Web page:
In my last post I showed how to install bitwarden_rs, an unofficial fork of bitwarden server, on a Synology Diskstation using docker. Now that everything works, I’ll show you how to activate live sync functionality on Synology. It’s not really easy, but doable. We need to add location based reverse proxy in Synology Nginx.
Basically we need to do 3 things:
Continue reading Activating Bitwarden live sync on Synology
- enabling WebSockets in Docker
- add new location in the reverse proxy
Problem is, that we can’t do this in DSM GUI
- open the WebSockets port in your router
Until lately I had been using 1Password as my trusted password manager. I had been using it since 1Password 4 and lately bought the upgrade to 1Password 7 for Mac and Android. Syncing between devices was done by using Dropbox. It was pretty easy. But then it was time to share some passwords with my wife. I was looking the possibilities. Creating 1Password vault and shared it per Dropbox, or using the 1Password for families for 4,99 USD per month. Other alternatives, such as Lastpass, Dashlane and Bitwarden, are subscription model and you need to upload your password to their server.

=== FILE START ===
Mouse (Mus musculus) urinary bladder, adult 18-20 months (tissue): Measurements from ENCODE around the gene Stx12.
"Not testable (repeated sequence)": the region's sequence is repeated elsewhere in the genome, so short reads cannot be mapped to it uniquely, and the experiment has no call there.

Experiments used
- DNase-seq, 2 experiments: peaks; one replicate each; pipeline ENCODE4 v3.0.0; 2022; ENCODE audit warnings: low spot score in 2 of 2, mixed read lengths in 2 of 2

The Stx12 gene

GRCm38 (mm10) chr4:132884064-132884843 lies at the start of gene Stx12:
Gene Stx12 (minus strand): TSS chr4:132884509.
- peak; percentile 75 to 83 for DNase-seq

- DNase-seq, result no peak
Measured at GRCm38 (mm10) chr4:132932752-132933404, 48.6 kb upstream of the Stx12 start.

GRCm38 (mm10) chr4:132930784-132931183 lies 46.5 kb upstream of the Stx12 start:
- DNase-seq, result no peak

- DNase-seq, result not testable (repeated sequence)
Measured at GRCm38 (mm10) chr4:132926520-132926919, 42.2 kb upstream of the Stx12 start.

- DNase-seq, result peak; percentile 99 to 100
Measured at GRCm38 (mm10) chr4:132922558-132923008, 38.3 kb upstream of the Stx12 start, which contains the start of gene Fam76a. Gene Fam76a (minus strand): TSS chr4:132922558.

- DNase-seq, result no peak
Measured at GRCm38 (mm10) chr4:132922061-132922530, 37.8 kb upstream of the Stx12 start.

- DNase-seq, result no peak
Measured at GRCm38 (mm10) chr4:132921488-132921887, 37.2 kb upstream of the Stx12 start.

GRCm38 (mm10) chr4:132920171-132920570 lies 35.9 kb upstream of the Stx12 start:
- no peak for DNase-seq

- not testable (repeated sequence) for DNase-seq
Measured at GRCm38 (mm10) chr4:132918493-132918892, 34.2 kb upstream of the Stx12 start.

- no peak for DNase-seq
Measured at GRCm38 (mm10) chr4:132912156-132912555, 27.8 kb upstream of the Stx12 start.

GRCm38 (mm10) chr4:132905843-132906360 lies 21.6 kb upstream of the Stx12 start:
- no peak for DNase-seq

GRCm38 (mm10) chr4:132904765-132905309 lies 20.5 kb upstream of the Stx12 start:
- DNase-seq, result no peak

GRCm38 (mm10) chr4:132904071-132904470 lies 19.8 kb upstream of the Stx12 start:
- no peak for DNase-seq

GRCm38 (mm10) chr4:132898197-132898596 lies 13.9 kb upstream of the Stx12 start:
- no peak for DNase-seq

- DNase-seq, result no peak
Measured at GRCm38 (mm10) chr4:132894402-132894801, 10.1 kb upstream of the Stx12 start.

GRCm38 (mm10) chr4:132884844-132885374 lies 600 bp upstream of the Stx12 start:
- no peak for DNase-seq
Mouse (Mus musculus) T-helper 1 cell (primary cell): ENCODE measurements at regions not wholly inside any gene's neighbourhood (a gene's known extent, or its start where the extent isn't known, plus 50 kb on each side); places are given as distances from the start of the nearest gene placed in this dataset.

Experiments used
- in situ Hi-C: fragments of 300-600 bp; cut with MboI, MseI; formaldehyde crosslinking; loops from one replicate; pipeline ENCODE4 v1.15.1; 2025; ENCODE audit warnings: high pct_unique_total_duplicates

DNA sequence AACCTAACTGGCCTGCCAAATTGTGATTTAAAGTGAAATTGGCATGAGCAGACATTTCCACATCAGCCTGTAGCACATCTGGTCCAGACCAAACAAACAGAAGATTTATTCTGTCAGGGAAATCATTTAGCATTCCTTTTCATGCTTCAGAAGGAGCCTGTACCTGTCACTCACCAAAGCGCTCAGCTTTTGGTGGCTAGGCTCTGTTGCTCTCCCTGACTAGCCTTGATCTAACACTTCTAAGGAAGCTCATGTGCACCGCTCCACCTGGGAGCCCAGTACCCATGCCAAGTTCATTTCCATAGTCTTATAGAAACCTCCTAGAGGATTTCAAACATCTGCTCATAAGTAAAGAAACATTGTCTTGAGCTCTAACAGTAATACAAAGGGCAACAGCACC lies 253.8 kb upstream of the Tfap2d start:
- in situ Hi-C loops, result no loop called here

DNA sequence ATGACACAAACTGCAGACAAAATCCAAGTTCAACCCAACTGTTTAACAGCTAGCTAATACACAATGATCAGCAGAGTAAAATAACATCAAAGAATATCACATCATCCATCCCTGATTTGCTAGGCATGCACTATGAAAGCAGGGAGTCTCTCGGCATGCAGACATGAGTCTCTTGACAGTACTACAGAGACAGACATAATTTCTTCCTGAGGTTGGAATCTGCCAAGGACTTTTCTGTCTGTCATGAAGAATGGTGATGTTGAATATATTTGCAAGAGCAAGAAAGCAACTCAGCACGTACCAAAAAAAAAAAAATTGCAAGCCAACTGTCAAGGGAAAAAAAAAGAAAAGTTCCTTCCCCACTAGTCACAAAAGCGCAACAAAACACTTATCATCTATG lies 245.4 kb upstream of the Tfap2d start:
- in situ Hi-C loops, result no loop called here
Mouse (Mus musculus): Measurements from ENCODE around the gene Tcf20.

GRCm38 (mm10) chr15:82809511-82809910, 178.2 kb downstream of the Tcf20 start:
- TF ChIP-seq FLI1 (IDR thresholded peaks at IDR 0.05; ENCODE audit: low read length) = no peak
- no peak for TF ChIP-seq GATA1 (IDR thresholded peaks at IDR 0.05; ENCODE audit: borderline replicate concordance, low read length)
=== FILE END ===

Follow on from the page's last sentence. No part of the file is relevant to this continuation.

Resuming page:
But Bitwarden advertises itself as open source and can be self-hosted. But although it’s self-hosted, you have to pay the monthly subscription to use all the features. Then I came to an unofficial implementation of the Bitwarden server written in Rust, called bitwarden_rs. It has all the official Bitwarden’s features minus the subscription.
Continue reading Installing bitwarden on Synology Diskstation